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Sharing Firewise success stories with the media

Blog Post created by faithberry Employee on Sep 15, 2015

Media

Firewise communities across the United States have accomplished incredible things. Some have developed videos to educate residents, and many have hosted community clean up days. Community groups helped seniors and others clean up around their homes, and supported training opportunities to educate residents about their risk and what can be done to lessen that risk.  During 2014, Firewise Communities contributed approximately $33 million dollars in value of fire mitigation work throughout the United States by embracing wildfire safety principles in action.

It is important to share these success stories, especially when we learn that $243 million dollars was spent suppressing wildfires during just one week in 2015.  The value of the work completed by communities computes to an even greater value if you consider the value of property and lives protected by this work.

So how do you share your success? 

  • Start by crafting a simple press release.  Look at press releases from your local government or state agency to craft a working template.  Write your press release with brief paragraphs describing what you accomplished, who helped or participated, as well as what the expected benefit of the project is.
  • Avoid emailing the press release as an attachment since many corporate email services flag attachments as spam.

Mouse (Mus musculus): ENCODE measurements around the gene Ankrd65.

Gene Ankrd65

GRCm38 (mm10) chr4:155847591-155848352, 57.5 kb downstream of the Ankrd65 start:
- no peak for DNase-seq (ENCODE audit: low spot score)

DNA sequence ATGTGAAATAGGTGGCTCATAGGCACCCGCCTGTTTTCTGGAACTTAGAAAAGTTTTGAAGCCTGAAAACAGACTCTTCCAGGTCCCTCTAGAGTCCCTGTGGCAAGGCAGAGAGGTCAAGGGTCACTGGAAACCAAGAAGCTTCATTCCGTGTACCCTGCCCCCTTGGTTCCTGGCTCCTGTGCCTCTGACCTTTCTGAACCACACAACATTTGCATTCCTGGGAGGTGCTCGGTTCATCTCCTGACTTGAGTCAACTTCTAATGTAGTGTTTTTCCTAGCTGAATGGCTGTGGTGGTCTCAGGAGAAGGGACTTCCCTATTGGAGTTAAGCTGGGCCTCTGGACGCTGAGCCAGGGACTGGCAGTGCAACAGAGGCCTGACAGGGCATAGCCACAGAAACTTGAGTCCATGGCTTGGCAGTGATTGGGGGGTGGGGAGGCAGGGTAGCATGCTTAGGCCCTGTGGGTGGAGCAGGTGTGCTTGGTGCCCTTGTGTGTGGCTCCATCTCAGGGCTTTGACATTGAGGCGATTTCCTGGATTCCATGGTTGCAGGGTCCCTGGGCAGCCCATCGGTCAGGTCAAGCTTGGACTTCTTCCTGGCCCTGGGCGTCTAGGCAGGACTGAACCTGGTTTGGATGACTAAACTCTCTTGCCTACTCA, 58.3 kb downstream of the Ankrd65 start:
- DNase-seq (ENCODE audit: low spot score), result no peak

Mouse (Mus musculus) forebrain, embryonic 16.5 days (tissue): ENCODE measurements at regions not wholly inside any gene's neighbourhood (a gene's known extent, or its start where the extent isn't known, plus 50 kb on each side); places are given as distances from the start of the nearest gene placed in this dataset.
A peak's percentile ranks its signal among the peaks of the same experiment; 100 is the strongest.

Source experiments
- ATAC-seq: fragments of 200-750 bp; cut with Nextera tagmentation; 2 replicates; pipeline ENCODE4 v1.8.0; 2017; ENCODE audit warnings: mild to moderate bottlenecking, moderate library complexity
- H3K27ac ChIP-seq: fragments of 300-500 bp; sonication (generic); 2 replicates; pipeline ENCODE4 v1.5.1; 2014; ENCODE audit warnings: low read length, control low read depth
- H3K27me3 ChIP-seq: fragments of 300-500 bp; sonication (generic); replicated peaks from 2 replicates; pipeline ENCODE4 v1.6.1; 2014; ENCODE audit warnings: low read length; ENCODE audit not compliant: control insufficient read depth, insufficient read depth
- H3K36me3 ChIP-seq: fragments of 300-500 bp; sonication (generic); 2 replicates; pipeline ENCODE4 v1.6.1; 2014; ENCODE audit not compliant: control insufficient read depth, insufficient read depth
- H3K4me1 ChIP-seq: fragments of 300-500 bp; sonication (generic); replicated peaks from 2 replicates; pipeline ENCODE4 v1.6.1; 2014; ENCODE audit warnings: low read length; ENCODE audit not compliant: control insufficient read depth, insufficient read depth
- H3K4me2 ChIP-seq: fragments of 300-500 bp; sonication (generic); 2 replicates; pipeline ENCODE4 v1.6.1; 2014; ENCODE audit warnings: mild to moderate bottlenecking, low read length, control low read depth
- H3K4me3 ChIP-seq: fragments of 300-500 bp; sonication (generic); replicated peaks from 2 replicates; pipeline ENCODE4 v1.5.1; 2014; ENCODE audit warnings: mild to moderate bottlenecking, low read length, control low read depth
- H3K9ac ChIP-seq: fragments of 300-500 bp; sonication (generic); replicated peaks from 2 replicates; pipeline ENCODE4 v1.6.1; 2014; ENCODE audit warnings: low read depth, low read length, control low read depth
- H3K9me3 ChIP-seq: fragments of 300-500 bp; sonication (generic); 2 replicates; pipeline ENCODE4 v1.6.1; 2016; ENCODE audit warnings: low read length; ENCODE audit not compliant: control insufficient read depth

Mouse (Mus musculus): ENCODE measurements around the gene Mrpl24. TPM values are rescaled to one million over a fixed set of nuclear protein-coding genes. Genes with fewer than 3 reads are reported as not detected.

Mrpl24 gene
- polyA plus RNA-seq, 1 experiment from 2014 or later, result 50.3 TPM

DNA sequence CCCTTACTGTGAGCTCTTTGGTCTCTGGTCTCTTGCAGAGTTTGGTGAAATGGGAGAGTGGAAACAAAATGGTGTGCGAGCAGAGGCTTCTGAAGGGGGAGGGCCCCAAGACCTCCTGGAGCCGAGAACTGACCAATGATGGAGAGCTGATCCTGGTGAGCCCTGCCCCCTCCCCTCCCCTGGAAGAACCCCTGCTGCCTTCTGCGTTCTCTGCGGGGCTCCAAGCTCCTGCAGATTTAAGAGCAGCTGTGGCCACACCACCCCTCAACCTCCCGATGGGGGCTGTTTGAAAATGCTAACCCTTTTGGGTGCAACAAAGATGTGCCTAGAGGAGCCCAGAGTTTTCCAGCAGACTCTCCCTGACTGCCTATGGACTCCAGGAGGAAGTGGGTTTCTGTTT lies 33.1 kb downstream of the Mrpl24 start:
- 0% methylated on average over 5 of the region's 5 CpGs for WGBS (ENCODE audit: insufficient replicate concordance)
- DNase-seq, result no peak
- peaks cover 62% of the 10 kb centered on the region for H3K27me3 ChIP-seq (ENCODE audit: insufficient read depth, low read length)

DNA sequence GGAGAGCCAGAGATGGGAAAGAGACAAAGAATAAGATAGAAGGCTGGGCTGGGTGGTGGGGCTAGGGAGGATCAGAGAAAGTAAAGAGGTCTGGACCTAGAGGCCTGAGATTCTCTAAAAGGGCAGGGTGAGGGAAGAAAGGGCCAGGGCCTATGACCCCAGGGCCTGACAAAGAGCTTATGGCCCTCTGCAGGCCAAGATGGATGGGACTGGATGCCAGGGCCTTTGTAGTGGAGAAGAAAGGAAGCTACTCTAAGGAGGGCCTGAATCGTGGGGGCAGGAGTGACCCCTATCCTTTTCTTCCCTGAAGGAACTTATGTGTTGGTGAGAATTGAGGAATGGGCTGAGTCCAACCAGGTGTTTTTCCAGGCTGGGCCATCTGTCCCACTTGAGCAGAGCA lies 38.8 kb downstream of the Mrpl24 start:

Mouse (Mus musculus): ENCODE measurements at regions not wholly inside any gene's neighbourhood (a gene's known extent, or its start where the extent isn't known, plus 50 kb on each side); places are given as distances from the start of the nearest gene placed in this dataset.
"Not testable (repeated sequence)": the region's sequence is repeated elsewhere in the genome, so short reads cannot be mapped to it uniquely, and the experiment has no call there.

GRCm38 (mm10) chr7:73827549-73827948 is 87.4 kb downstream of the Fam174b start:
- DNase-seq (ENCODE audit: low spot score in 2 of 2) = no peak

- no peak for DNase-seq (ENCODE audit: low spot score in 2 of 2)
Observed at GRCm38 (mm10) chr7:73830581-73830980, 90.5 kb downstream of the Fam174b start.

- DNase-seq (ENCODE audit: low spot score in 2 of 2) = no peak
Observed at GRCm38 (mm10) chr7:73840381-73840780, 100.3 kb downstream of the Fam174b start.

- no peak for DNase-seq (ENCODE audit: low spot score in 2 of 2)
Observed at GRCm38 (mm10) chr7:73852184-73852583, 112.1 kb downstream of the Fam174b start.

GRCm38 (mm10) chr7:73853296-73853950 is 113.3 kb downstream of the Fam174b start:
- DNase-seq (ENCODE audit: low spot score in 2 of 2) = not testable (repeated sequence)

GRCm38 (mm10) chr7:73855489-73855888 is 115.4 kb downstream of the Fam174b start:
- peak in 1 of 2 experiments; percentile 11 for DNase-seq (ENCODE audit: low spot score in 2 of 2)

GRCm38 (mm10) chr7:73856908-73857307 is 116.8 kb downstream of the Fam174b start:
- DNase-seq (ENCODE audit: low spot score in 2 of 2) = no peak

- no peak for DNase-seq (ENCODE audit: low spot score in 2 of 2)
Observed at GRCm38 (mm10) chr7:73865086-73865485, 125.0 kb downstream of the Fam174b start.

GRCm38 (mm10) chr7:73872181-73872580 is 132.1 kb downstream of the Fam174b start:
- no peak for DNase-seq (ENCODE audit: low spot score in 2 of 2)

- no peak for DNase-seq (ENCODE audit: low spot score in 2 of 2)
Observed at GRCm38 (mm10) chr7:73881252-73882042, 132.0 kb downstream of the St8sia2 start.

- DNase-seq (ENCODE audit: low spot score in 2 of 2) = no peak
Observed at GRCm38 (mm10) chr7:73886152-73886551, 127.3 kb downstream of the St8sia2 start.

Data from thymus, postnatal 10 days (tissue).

• Create your own list of contacts by talking to local media representatives.  Ask other non-profit groups for contact information that they can share with you.

As a communicators, you have the opportunity to highlight the critical importance of wildfire preparedness while providing information on the news of the day. Materials are available on the Firewise website to provide you with consistent, actionable information about wildfire safety you can use when talking to the media or in your own press releases.

Why should you promote your efforts to reduce risk?

  • To encourage participation from other members of your community as well as neighboring communities
  • To show that your projects are making a difference. (Grant funders want to support work that is already successful)
  • To share your success so that others can learn from and emulate your good work

I am always amazed by the selfless efforts of volunteers in Firewise Communities.  They are unsung heroes who help protect other’s property and lives and try to make the work of wildland firefighters safer.

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